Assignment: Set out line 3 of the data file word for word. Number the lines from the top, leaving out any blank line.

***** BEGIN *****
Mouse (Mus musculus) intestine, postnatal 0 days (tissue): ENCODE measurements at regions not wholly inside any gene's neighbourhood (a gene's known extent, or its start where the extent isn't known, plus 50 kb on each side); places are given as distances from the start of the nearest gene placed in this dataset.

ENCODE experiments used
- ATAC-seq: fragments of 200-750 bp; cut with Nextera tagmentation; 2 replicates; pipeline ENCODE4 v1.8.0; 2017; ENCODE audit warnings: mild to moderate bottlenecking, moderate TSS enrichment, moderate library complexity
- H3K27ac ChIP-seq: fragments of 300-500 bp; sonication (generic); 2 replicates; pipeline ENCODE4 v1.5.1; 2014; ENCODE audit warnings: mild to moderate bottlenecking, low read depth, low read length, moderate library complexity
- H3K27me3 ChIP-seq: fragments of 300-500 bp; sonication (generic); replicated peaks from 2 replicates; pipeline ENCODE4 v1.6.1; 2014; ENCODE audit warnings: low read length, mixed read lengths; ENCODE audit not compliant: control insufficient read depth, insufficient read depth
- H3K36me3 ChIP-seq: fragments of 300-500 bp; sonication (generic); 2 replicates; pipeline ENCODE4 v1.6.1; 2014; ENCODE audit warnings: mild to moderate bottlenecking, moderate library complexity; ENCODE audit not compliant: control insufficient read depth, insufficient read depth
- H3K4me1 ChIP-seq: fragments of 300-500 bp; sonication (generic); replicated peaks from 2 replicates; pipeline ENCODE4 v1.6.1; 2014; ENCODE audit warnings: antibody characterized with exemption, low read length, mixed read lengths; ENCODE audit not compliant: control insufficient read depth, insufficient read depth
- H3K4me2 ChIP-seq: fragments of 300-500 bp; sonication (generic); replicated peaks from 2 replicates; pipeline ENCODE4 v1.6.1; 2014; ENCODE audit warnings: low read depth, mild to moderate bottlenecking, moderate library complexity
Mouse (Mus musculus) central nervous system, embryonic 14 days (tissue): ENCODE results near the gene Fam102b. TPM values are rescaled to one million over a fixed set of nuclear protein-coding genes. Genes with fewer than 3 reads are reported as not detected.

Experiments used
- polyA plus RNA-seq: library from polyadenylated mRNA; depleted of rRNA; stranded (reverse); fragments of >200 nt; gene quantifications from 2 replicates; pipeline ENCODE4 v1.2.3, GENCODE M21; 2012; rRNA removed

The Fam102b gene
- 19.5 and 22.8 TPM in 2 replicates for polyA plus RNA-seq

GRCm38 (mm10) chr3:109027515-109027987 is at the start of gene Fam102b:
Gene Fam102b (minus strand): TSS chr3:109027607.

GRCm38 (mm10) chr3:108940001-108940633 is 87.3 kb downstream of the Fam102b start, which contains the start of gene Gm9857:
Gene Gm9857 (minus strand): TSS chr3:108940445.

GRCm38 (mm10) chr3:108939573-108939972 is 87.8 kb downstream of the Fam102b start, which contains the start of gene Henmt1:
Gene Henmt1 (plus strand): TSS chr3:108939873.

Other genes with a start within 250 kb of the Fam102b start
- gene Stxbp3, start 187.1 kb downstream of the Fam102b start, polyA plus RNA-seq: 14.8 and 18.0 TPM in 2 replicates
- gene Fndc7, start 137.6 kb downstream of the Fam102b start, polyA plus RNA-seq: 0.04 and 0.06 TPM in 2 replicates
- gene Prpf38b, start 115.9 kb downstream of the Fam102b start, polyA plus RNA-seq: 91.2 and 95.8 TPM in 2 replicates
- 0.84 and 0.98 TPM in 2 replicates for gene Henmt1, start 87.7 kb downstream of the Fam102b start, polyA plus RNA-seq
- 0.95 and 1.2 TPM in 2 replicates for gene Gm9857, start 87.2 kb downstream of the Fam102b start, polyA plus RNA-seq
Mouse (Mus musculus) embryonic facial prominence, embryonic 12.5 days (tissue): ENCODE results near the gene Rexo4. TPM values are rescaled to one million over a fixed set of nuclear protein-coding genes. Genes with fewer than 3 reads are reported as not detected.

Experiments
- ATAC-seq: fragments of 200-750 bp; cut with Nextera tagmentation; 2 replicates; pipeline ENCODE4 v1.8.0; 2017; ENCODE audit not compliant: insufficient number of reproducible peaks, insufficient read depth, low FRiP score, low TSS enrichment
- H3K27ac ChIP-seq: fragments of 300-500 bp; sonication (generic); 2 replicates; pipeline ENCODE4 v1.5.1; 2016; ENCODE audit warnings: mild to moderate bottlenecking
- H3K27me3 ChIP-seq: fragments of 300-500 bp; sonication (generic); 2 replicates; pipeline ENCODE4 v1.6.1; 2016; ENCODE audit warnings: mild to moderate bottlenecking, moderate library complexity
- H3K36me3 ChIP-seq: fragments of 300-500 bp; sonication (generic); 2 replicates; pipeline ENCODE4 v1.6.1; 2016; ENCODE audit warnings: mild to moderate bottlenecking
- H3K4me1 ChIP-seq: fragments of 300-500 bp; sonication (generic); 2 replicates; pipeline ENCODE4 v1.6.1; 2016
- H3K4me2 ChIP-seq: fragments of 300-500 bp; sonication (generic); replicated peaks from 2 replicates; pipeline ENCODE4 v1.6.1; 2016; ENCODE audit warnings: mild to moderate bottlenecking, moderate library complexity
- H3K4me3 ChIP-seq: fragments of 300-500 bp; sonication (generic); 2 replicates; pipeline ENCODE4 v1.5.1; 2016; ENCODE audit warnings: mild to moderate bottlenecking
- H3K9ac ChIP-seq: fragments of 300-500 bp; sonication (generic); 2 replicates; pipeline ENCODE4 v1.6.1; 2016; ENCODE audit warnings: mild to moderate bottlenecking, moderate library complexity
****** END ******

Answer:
- ATAC-seq: fragments of 200-750 bp; cut with Nextera tagmentation; 2 replicates; pipeline ENCODE4 v1.8.0; 2017; ENCODE audit warnings: mild to moderate bottlenecking, moderate TSS enrichment, moderate library complexity